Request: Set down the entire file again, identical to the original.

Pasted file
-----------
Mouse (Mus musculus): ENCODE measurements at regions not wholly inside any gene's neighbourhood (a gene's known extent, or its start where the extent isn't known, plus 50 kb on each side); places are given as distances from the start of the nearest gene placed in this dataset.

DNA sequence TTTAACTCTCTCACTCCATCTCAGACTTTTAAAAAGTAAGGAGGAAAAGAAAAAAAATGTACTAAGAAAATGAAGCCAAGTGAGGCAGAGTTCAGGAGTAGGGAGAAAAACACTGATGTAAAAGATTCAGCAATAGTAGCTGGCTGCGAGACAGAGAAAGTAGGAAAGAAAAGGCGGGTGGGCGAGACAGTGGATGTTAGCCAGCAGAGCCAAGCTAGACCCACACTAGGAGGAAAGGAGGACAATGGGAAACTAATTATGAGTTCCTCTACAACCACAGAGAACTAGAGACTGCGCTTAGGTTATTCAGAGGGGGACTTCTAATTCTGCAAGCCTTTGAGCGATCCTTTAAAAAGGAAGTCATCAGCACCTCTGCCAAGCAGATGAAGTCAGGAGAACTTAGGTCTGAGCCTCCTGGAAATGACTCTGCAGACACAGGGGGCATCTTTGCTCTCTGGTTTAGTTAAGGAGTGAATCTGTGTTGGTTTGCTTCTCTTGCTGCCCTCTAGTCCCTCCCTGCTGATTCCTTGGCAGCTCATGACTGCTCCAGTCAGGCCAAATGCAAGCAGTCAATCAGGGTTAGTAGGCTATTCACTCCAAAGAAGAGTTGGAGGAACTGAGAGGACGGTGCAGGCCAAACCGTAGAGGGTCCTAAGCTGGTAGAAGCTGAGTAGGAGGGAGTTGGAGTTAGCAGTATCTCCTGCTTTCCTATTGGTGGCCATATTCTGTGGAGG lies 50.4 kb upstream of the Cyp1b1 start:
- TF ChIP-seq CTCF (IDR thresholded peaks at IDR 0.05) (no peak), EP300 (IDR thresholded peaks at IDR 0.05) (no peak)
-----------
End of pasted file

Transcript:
Mouse (Mus musculus): ENCODE measurements at regions not wholly inside any gene's neighbourhood (a gene's known extent, or its start where the extent isn't known, plus 50 kb on each side); places are given as distances from the start of the nearest gene placed in this dataset.

DNA sequence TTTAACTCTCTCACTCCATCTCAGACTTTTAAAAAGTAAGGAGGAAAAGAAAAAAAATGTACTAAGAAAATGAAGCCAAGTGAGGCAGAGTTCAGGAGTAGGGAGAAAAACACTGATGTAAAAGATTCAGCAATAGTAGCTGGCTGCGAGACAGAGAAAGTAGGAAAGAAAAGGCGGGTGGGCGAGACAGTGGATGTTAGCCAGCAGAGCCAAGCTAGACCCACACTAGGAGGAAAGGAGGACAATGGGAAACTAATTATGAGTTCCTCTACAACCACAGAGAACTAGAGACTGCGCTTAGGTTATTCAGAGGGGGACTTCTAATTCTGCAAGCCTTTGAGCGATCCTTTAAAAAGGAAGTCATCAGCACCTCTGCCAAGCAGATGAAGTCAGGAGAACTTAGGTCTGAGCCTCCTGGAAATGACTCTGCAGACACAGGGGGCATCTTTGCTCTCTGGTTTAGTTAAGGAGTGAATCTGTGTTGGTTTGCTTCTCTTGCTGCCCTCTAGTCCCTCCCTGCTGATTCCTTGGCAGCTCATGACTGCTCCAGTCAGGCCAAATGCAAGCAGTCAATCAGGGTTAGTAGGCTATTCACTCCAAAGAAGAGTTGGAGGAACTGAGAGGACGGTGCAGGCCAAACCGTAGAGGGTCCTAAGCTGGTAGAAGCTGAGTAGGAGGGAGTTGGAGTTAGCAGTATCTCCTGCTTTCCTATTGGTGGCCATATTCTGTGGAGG lies 50.4 kb upstream of the Cyp1b1 start:
- TF ChIP-seq CTCF (IDR thresholded peaks at IDR 0.05) (no peak), EP300 (IDR thresholded peaks at IDR 0.05) (no peak)